“Only those who will risk going too far can find out how far one can go.” – TS Eliot
I just saw a video of Jesse Itzler on Big Think and he spoke of his experience with Navy Seal David Goggins.
For those of you that don’t know who Jesse Itzler is, he is a serial entrepreneur and co-founder of Marquis Jet. He is also an author that writes about how he mixed his life up by living with a SEAL for 31 Days.
The story of how Itzler first “encountered” Goggins is pretty mind-blowing. Itzler was running a 100-mile race as part of a six-man relay team. Goggins was simply running the race alone. He was a 260 pound, ripped to shreds, gorilla of a man running a 100-mile relay race, alone.
Itzler chose to conduct a 31-day experiment because his life had become stagnant, boring, and routine. In those 31 days living with a SEAL, he learned a valuable lesson in how Navy Seals and other elite forces get through tough challenges.
The lesson is borne out of the crucible of the Navy SEAL selection process. BUDs (and its famous Hell Week) for the SEALs, the Qualification (or simply “Q”) Course for Army Special Forces, and Ranger School for many others of the Army’s elite. I would even consider the US Army Sapper School as a solid crucible for building resilience.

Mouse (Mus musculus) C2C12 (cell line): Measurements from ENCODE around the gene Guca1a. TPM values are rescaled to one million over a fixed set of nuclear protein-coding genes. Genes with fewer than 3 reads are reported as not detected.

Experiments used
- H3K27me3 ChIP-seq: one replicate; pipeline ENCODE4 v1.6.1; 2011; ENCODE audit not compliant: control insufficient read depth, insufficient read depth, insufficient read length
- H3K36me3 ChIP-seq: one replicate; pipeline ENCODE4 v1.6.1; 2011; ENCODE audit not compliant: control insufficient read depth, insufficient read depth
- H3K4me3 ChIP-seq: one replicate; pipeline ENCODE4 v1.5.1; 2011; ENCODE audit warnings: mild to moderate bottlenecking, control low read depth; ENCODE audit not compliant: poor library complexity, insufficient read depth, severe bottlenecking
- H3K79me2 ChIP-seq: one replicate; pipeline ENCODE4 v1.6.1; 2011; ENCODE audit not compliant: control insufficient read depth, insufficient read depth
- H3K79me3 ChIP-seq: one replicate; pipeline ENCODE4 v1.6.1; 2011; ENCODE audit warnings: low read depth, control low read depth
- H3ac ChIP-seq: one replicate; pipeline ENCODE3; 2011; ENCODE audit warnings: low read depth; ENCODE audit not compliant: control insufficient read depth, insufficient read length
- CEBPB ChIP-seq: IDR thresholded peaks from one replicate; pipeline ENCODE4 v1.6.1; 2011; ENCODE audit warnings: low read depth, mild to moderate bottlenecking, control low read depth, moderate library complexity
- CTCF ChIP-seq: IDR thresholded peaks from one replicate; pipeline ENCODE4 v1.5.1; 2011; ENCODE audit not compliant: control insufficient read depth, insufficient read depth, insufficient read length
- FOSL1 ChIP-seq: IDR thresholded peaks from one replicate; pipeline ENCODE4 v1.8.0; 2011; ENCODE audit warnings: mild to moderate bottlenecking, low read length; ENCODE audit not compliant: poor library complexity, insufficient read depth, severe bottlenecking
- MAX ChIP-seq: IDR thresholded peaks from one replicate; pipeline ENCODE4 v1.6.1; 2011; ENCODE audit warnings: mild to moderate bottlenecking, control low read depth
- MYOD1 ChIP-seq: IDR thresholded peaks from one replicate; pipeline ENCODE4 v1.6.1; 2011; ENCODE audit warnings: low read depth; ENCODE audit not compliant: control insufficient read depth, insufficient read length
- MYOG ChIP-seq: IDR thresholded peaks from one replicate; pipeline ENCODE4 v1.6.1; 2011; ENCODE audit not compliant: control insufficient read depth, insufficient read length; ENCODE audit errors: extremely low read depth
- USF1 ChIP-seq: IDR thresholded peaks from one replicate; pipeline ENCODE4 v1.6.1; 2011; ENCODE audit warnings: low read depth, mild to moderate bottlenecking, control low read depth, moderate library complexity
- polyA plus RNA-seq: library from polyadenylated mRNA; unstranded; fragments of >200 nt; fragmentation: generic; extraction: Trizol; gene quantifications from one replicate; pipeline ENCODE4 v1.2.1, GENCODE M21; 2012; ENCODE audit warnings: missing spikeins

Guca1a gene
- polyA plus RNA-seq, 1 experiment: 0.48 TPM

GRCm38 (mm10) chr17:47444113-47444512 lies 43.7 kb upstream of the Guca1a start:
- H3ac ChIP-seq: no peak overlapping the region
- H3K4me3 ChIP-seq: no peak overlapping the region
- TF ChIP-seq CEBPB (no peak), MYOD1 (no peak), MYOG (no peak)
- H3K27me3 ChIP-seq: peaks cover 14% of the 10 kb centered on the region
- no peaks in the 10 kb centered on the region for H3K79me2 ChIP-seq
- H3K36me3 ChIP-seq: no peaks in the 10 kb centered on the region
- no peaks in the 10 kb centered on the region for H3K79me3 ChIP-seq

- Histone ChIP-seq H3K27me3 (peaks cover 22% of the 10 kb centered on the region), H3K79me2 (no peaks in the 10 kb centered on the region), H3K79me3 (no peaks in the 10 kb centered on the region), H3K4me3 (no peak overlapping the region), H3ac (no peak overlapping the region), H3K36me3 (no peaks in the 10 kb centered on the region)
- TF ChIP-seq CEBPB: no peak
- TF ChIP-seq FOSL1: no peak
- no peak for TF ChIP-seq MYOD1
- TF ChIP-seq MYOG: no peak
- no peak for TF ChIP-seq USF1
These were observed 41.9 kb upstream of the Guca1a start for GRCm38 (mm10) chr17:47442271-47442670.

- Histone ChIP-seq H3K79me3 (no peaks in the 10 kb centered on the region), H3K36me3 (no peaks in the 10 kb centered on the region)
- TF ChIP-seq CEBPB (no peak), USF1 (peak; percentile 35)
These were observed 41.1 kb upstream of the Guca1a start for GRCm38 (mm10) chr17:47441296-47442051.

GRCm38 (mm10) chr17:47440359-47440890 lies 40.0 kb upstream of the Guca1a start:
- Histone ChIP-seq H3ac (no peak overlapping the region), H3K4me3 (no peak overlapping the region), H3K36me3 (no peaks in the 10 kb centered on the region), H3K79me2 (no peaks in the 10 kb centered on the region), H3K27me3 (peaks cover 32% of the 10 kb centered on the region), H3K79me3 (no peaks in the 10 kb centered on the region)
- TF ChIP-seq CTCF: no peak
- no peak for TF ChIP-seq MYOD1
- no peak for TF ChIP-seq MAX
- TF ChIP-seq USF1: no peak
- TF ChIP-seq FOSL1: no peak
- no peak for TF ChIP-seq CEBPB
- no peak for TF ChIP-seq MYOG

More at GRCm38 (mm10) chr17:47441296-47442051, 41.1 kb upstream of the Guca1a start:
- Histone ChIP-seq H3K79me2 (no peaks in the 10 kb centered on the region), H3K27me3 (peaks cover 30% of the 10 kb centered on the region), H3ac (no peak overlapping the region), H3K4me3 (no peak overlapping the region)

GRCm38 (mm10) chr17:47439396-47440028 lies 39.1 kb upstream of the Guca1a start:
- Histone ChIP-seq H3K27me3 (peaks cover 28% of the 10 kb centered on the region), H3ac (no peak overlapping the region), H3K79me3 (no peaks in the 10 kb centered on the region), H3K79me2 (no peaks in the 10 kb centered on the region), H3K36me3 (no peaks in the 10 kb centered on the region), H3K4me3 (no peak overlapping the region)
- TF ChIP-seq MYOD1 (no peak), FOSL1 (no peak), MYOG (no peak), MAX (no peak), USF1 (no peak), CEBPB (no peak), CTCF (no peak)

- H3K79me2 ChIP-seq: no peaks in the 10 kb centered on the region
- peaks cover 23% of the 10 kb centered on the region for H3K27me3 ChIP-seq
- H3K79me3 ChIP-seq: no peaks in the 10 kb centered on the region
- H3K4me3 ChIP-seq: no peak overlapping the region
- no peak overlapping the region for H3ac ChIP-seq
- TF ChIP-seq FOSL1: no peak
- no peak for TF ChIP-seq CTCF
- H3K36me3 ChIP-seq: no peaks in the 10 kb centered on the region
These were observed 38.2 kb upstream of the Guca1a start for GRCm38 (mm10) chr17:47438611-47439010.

The selection process weeds out those unfit, physically and mentally, for the demands of serving in an elite unit.
THE 40% RULE TO OVERCOME MENTAL LIMITS
The 40% Rule is simple. When your body is exhausted and you feel like you can no longer continue to push, when you think you have reached your absolute physical limit, you haven’t.
You have really only used 40% of your total potential. There is still a hidden reservoir of energy and that energy consist of 60% of what you are actually capable of giving.
This idea doesn’t seem to make a lot of sense.
Most of what you have in you will remain unused. Your body will tell you to stop, to save it for later, and to play it safe.
The hard part of this realization is the question of how does someone push past this perceived limit. How is it possible to tap into that reservoir of energy when your body is hellbent on shutting itself down?
That’s why a crucible must exist. A test, challenge, or event, that pushes you to that limit and forces you to get over it.
Mark Divine, a former Navy Seal Commander, bases his entire SealFit program on this idea. For Itzler, it is 100-mile races and his 31-day experiment.
Once you learn to get to that 40% and push past it, it becomes a weapon that can be used over and over again.
When something appears to be tough or difficult, you can always refer to that point in your life when it was 10x more miserable; the crux that you overcame.
Your reference point for “comfort” and “tough” will forever be reset. A quote from the video resonated with me:
About 99 percent of the people who start marathons in the United States finish them. That’s an astoundingly high number considering the pain and turmoil that every marathon runner faces. What each runner has in common, says author Jesse Itzler, is that they hit a wall where their mental resources are exhausted. At this point, sheer physical will maintains their strength — and this is the will that everyone has, but we seldom know how to tap into it.
The video from Big Think can be found here.
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